Anyone who has dipped their toe in the enterprise mobility space realizes how quickly the technologies, approaches, frameworks and goals change. One day it’s choosing an MDM to lock down devices while the next could be focusing on the battle between hybrid, mobile and responsive development. Add to the mix an alphabet soup of acronyms (MAM, MEAP, MADP, MAP, MBaaS, RMAD) and what should be an exercise in creating secure, easy to use apps can quickly become an adventure in banging one’s head against a cubicle wall.

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Red Hat Innovation Lab takes off in Ireland with a mobile focus

The EMEA Open Innovation Lab will be running the first EMEA Lab in the Red Hat Waterford office from January 30th to February 3rd with a focus on driving innovation through mobile.
The Red Hat Consulting team and other Red Hat staff from the Irish operation are pleased to be welcoming EasiER AG to the Lab as their innovation customer. A startup, based in Zurich, Switzerland, EasiER AG has launched an innovative product in the medical space aimed at increasing the efficiency of Emergency Room operations (hence the Easi – E-R), though the application of technology. They now are embarking on creating a mobile solution that leverages the power of mobile and ER systems to optimize the triage process as patients access emergency room services. As any of us know, waiting periods in emergency rooms can lead to detrimental patient outcomes, resource constraints on beds, equipment and staff, not to mention poor hospital reputation and public perception.
The Innovation Lab engagement will run for 4 weeks, the first week taking place in Waterford and the remaining 3 weeks being run remotely. The Lab team will consist of members flying in from Sweden, France, UK and the US and will be made up of developers as well as business and IT.  Developers will be doing peer development with the Labs team during the engagement, working on the design and concepts behind building mobile apps on the Red Hat Mobile Application Platform.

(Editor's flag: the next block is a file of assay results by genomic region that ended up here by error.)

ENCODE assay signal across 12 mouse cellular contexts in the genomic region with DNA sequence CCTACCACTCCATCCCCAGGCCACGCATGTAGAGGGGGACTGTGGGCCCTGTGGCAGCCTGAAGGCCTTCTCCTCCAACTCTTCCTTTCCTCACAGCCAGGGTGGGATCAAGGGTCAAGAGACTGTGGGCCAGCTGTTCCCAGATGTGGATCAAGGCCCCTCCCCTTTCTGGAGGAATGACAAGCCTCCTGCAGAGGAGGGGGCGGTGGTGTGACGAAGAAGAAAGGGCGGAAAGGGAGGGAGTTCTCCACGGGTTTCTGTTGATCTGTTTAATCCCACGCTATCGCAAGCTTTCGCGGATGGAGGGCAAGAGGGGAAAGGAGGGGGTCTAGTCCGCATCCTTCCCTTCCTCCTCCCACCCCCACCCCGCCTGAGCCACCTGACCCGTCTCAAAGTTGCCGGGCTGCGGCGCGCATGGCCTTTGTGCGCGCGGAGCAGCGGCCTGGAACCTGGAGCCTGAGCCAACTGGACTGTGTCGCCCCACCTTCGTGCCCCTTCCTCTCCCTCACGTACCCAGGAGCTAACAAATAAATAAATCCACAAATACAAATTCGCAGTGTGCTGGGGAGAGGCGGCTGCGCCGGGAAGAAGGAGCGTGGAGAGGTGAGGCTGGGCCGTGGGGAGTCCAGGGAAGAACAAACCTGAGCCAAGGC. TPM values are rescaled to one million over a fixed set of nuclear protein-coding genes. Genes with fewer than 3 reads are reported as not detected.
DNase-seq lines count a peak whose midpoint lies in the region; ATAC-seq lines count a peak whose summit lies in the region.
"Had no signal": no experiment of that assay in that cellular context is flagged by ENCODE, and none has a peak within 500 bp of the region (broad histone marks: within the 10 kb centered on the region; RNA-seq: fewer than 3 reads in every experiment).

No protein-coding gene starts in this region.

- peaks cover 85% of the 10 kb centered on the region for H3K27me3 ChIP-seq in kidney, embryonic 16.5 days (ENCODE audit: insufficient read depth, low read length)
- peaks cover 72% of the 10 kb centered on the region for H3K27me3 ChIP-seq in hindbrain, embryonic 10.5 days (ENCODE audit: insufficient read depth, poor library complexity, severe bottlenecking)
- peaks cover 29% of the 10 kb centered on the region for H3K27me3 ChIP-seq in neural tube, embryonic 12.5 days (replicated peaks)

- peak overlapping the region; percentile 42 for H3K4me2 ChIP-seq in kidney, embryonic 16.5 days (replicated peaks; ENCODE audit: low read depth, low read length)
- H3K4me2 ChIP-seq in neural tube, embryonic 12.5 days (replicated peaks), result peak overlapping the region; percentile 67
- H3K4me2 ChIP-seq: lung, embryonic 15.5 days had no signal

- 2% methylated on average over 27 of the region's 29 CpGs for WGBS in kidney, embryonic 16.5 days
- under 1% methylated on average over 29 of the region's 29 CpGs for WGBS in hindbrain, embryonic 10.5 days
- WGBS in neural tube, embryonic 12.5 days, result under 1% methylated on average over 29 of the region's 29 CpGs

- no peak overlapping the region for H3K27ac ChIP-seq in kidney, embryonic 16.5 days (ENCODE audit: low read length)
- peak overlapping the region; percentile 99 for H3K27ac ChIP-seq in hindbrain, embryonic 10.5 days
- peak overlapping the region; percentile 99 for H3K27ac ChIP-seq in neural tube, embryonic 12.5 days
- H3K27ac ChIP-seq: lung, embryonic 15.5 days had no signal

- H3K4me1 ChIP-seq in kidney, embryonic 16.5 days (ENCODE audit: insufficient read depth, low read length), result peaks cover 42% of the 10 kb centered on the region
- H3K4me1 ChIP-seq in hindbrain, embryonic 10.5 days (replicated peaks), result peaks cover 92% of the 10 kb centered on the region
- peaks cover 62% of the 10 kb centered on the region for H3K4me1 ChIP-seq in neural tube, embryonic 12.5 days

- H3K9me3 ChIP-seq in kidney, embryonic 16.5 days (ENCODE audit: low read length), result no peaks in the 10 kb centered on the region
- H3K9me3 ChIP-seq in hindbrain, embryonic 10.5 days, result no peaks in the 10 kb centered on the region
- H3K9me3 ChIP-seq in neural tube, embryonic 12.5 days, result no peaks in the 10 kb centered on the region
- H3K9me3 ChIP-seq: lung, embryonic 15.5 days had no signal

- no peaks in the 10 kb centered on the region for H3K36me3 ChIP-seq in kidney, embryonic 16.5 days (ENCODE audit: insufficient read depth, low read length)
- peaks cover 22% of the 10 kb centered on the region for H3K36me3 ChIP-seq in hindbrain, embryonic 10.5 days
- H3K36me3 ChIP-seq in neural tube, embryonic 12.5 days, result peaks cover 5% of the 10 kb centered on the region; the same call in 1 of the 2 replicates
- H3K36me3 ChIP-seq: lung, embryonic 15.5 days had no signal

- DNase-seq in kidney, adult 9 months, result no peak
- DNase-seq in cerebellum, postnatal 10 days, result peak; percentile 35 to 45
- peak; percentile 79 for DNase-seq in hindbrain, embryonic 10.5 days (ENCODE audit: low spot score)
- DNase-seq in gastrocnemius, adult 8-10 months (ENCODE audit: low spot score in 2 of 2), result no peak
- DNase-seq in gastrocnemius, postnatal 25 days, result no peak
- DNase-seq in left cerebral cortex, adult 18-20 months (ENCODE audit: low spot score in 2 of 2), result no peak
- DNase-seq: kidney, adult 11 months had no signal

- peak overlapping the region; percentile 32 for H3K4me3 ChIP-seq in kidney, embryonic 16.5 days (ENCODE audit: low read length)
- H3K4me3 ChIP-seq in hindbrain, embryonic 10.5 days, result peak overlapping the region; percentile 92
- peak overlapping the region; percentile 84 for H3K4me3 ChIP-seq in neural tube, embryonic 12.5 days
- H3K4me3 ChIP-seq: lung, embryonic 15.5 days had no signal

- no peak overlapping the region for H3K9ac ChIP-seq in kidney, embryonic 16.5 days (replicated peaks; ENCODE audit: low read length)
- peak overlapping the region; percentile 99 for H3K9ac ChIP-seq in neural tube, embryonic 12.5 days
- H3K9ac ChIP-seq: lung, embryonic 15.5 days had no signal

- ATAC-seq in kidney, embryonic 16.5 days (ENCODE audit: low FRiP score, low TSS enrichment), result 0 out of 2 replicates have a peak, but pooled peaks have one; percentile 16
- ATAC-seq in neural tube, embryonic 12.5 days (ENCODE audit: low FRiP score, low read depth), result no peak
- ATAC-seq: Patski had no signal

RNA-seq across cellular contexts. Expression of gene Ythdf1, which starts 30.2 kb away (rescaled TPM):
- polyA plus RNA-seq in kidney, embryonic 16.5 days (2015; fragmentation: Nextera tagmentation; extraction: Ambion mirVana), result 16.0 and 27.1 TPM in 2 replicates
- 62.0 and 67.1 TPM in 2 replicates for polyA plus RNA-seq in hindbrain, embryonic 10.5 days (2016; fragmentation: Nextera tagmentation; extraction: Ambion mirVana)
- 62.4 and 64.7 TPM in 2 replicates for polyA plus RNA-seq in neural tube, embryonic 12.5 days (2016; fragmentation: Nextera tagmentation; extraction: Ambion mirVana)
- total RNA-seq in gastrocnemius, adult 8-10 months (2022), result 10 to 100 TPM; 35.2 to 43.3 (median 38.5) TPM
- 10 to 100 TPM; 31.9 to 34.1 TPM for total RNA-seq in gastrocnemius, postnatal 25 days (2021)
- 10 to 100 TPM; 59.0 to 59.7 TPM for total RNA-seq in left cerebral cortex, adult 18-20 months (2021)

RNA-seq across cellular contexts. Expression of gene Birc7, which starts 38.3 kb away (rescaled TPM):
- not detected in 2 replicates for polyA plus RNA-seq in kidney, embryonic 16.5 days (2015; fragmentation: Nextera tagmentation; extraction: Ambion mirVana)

The charter of Open Innovation Labs is to help customers overcome challenges and accelerate app development through the latest advancements in software delivery. This lab will provide hands-on skills, mentoring, and tools to help the customer get up and running with their first mobile app.
For more information contact
Micheal Browne

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What is mobile security?

I was recently introduced to a published draft by the National Institute of Standards and Technology (NIST) from the U.S. Department of Commerce which talks about assessing the threats to mobile devices & infrastructure. The document discusses the Mobile Threat Catalogue which describes, identifies and structures the threats posed to mobile information systems.  

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Home Energy gets smarter as Mobile and Internet of Things (IoT) intersect

A recent case study from an innovative energy company based in Ireland reveals one of the many aspects of how we can use mobile and connected devices to better manage something as mundane but essential as improving the management of hot water consumption and heating.  

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Handling an Avalanche of Beer Apps

When FeedHenry was acquired by Red Hat a few years ago it was a very exciting time for our team. Something that was little more than an idea in 2010 had turned into a very impressive tech stack that managed to combine mobile and Node.js – two very hot technologies. Nearly two years later we are firmly integrated within Red Hat, the product has been rebranded as Red Hat Mobile Application Platform, and we are now recognized as a visionary in the Gartner Magic Quadrant for Mobile Application Development Platforms (MADP).